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January 22, 2019

Newly sworn-in Rep. Alexandria Ocasio-Cortez (D-N.Y.) has never served in a Congress where the government was open, Stephen Colbert pointed out to her on Monday's Late Show. He gave her a pint of Ben & Jerry's and a spoon and asked what that's been like. For her and the other 100 or so House freshmen, she said, "the downside is that we're not able to get to work as much as we want to in the beginning, but the bright side is that it gives us a lot more free time to make trouble," like trying to track down Senate Majority Leader Mitch McConnell (R-Ky.).

Ocasio-Cortez explained that in her social media workshop for Democrats, "I gave them more of my general theory and approach to social media," where "Rule No. 1 is to be authentic, to be yourself, and don't try to be anyone that you're not. So don't try to talk like a young kid if you're not a young kid, don't post a meme if you don't know what a meme is," and "don't talk like the Founding Fathers on Twitter."

Ocasio-Cortez is so good at social media, "she's known for hosting Instagram live Q&A's while cooking dinner," Colbert explained before the interview. "That's impressive. My wife once asked me a question while I was making a grilled cheese sandwich, and I ended up in the emergency room."

Colbert asked Ocasio-Cortez about her plan to tax rich guys like himself at a 70 percent marginal rate. "This is something we often see, too, with Fox News, it's like, 'They want to take all your money!'" she said. But the 70 percent marginal tax rate would apply only to the dollars you make each year after you hit $10 million. Colbert pointed out that cries of "'She's a socialist, she wants 70 percent tax rates,' those are both accurate, right?" She laughed and said yes, but "democratic socialist," which is "very different." Peter Weber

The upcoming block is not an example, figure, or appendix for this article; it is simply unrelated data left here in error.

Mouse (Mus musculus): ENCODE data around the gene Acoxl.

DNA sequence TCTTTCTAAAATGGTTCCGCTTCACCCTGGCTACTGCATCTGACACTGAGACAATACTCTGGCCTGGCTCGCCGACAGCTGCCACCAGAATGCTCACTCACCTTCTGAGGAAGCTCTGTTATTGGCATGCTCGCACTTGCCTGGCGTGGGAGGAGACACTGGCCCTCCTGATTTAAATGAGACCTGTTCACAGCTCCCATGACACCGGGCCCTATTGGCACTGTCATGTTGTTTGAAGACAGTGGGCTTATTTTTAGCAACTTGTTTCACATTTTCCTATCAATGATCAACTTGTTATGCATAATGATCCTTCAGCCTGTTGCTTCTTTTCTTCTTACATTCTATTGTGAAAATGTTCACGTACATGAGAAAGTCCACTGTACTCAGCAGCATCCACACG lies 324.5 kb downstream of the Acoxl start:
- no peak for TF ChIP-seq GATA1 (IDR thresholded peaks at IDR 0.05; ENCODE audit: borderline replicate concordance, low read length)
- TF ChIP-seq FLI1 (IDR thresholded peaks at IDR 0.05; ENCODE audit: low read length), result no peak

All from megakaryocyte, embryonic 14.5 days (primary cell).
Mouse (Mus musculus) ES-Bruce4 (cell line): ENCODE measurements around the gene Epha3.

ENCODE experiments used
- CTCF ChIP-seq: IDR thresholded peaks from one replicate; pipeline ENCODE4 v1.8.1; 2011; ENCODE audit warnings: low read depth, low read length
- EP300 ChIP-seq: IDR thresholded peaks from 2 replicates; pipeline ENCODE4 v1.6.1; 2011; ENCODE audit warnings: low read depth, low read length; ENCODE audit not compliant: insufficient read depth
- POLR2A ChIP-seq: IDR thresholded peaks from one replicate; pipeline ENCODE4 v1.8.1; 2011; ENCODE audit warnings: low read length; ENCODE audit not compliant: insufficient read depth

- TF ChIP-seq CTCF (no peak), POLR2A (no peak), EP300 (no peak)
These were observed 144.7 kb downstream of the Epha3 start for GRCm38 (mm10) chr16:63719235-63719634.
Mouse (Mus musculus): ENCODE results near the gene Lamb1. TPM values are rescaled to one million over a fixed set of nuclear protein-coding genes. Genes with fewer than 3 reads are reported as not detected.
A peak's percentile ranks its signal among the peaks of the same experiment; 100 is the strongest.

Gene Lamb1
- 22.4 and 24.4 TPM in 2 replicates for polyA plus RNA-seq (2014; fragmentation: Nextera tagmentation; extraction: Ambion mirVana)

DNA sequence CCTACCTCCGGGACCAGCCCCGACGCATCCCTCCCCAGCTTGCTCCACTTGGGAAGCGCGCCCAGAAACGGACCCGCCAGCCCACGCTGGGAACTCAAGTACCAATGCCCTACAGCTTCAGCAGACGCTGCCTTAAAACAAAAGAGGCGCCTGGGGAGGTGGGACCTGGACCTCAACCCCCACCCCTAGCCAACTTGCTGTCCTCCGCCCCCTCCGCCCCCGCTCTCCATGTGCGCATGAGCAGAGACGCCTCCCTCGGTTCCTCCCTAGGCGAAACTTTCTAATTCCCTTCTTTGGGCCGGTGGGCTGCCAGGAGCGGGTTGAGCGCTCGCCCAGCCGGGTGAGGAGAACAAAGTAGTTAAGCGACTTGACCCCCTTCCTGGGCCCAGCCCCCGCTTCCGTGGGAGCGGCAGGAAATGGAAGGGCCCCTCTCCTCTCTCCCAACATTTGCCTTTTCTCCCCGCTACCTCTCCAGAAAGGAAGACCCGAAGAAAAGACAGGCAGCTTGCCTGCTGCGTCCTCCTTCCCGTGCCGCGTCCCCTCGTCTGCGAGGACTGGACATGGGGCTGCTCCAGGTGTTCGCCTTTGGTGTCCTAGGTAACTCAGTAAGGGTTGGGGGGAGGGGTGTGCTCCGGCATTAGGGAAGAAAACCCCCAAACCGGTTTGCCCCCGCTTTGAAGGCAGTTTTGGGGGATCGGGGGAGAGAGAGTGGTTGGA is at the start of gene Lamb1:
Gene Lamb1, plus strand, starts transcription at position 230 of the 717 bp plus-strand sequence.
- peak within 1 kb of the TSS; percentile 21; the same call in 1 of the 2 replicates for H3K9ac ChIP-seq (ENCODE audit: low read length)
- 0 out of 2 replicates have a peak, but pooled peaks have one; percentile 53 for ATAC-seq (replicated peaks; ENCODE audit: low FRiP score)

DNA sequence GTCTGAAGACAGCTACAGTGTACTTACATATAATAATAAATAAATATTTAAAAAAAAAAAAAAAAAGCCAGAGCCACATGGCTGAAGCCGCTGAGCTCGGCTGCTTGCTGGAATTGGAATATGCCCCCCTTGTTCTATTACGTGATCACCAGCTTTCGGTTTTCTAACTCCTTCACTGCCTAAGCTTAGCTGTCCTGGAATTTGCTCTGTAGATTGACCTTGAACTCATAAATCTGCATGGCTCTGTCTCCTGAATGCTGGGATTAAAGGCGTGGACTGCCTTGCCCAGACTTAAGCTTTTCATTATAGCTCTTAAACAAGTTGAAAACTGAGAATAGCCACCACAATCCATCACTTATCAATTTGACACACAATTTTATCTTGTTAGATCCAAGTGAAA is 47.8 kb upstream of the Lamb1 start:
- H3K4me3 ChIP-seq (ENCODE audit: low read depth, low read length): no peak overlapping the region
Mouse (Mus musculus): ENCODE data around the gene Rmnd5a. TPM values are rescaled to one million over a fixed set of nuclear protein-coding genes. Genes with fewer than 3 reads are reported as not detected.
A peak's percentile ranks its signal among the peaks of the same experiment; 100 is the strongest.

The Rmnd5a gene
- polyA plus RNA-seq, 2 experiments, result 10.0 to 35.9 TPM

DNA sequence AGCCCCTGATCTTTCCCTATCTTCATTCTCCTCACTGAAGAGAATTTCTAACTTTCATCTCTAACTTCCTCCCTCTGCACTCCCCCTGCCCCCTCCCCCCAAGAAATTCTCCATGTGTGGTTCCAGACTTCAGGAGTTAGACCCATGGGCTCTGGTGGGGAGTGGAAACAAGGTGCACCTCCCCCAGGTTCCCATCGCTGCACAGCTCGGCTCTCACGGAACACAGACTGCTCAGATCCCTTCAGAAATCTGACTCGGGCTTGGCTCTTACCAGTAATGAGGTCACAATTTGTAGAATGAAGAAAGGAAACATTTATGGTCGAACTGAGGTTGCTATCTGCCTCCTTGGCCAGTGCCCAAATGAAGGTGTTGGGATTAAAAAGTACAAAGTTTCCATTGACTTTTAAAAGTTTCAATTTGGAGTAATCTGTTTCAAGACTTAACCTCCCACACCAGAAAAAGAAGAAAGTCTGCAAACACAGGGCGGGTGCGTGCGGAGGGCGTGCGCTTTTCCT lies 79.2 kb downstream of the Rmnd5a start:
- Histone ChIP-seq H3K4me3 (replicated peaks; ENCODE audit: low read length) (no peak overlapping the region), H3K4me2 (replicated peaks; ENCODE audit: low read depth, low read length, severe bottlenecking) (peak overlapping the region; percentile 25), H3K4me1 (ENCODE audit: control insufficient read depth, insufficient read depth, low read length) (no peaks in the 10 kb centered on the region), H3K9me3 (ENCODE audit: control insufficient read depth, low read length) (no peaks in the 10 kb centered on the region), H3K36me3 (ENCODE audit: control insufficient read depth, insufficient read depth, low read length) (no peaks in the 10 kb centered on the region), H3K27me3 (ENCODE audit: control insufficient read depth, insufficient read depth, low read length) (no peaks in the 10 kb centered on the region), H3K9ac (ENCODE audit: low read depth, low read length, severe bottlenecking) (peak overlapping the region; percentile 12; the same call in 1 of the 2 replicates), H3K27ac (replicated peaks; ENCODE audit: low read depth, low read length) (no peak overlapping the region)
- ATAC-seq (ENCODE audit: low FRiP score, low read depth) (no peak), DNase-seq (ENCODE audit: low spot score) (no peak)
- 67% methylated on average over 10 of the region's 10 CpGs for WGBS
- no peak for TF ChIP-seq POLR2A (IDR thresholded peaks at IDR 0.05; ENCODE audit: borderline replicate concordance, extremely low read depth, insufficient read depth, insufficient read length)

3:31 p.m.

Twitter on Monday announced it has suspended nearly 1,000 accounts after discovering a "state-backed" campaign to "sow political discord" in Hong Kong, with Facebook finding similar behavior on its platform as well.

Twitter said that 936 accounts originating in the People's Republic of China were "deliberately and specifically attempting to sow political discord in Hong Kong, including undermining the legitimacy and political positions of the protest movement on the ground." The platform goes on to say that it has "reliable evidence" that this was part of a "coordinated state-backed" operation.